Saturday, August 20, 2022

How companies can stay ahead of mandatory climate reporting

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Shreya Christinahttps://cafe-madrid.com
Shreya has been with cafe-madrid.com for 3 years, writing copy for client websites, blog posts, EDMs and other mediums to engage readers and encourage action. By collaborating with clients, our SEO manager and the wider cafe-madrid.com team, Shreya seeks to understand an audience before creating memorable, persuasive copy.

Alex LassiterFounder and CEO, Green Places.

Climate change is an important theme for companies large and small. To date, however, it is up to individual organizations to decide whether and how to tell the world about their climate impact. Is the cocoa that a confectioner uses more expensive and more difficult to obtain due to rising temperatures? Are an IT company’s servers guzzling electricity from fossil fuels? It is up to business leaders to report how much they contribute to climate change or how it increases their business risk.

But the luxury of voluntary disclosure may soon be a thing of the past. At the end of March, the US Securities and Exchange Commission (SEC) gave preliminary approval (paywall) for new rules for climate disclosure. If established, the regulation will require public companies to tell investors and the federal government how the changing climate poses material risks to their operations. It could also force those companies to disclose their greenhouse gas emissions.

For now, the rules that are coming down the tube will go to companies that sell stock to the public and are regulated by the SEC. But I don’t think they will stop there.

The first salvo for the required climate disclosure

The federal regulator has said the proposed rules comparable to those that many companies already offer voluntarily. Many companies that have chosen to share climate-related information do so under a reporting framework created by the Task Force on Climate-Related Financial Disclosures (TCFD), a branch of the Swiss-based oversight body for the global financial system. , the Financial Stability Board. In his statement after approving the new climate disclosure reporting rules, SEC chairman Gary Gensler said his agency had found that one-third of the nearly 7,000 annual reports filed by public companies contained disclosures related to climate change.

My company, Green Places, actively monitors the changing regulatory landscape to help our customers achieve their sustainability goals – not just to comply, but to make life better for people and the planet. From that point of view, we delved into the proposed SEC regulation and TCFD Proposed Disclosures. I think it’s clear that with this latest move by the SEC, the writing is on the wall. We advise all our customers, not just public companies, to pay attention.

It seems likely that all companies will eventually have to report their GHG emissions data. In my opinion, it is best to get ahead of the regulations and start now. Forward-looking executives can start by measuring their organization’s emissions footprint (if they haven’t already) to know where to start. This vision stems from extensive experience advising clients on building sustainability and compliance programs. My perspective is that more government agencies than just the SEC are likely to look at the TCFD’s reporting standards as regulators start demanding climate data from all companies.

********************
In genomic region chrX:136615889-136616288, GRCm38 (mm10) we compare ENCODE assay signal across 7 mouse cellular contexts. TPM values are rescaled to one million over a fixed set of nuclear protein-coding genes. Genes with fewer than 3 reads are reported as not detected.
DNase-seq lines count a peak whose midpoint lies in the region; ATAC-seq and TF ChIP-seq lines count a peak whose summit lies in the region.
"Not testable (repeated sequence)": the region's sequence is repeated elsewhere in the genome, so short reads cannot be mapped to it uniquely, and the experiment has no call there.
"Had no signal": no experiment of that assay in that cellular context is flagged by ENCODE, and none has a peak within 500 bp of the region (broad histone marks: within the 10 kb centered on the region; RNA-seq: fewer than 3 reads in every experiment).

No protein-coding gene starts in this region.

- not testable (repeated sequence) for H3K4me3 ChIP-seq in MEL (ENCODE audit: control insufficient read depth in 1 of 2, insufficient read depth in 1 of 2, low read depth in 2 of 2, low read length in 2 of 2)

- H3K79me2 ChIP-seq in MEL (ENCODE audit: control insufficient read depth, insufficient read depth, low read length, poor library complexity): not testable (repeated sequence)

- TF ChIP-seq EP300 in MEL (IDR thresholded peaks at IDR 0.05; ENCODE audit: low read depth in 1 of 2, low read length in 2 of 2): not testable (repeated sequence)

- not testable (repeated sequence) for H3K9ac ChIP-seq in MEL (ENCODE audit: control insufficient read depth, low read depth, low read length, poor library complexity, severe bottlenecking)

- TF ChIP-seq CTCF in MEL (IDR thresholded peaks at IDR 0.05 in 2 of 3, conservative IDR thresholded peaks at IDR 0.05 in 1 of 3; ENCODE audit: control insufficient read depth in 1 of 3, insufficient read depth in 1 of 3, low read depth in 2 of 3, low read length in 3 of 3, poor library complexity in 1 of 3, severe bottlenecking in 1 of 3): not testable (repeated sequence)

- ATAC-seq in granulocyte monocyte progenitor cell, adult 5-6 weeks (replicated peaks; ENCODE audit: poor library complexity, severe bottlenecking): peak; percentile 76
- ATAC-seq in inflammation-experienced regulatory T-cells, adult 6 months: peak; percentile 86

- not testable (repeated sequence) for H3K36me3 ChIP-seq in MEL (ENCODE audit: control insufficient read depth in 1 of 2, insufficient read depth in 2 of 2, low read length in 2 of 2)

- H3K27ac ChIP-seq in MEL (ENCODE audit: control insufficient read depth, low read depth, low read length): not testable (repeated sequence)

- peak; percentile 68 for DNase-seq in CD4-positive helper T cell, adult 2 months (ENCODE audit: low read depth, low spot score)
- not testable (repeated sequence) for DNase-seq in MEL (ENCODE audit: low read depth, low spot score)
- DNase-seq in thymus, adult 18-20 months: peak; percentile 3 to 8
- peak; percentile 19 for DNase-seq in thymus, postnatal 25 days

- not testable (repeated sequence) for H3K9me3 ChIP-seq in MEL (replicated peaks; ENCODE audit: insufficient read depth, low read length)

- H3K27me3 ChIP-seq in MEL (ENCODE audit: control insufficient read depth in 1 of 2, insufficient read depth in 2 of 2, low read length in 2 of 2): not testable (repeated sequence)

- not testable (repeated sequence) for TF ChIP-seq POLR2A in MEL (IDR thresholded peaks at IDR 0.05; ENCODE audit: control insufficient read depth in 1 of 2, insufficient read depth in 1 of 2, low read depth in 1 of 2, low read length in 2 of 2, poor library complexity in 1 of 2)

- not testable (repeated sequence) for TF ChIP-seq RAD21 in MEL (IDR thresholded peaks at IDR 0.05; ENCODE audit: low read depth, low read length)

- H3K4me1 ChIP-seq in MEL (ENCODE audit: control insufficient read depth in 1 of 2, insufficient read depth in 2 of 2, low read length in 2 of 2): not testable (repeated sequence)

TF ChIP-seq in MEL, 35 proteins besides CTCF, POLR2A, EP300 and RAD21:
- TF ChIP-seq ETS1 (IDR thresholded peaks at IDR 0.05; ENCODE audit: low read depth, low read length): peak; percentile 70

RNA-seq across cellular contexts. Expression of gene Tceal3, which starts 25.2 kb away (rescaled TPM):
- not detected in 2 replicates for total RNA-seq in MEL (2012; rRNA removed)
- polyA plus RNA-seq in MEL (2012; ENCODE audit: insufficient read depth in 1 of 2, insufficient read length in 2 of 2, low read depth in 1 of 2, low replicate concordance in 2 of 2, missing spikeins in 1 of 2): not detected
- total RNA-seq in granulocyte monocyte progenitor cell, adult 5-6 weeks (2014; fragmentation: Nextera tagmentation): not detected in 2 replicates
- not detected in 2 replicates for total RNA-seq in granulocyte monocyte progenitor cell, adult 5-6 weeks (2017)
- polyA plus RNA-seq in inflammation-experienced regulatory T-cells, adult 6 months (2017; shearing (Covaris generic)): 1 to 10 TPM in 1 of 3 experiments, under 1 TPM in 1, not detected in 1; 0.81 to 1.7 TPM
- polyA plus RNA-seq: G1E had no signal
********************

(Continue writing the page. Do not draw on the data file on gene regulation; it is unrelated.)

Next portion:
A first for private companies

I’ve worked with many smaller, private companies—law firms, restaurant groups, and technology developers, to name a few—to pursue voluntary climate reporting. Perhaps they are on a sustainability journey for personal reasons, or they see the benefits of being transparent and green for investors, recruiters and customers. Whatever the individual basis, there are now many reasons not to delay reporting a company’s climate-related disclosures.

So, for anyone in a public or private business considering becoming the pet of a climate reporting teacher, let’s take a look at what it means to release this kind of information. The TCFD has developed easy-to-understand standards that fall into four categories: governance, strategy, risk management, and metrics and goals. Here are some questions I ask business leaders based on TCFD recommendations within each category.

Management

• What is your board’s oversight and your management’s role in assessing and managing climate-related risks and opportunities?

Strategy

• What are your organization’s climate-related risks and opportunities and how can they affect business operations, strategy and planning?

• How resilient is your organization to different climate change scenarios, from the least to the most disruptive, based on current science?

Risk management

• How will your organization identify, assess and manage risks from climate change? How is this process integrated into the rest of your risk management planning?

Statistics and Goals

• What metrics can you use to properly assess climate-related risks and opportunities?

• To look outside emissions coming from your own operations. What emissions are generated on behalf of your company from electricity generation, supply chains, business travel or purchased goods?

I think the SEC’s move is a clear signal that environmental reporting is shifting from something nice for companies to an activity required by authorities. But no one need worry about this coming change.

It’s within reach for any business, regardless of size, to understand and manage how climate change creates business risks and opportunities. Asking these questions about your business is a critical first step.


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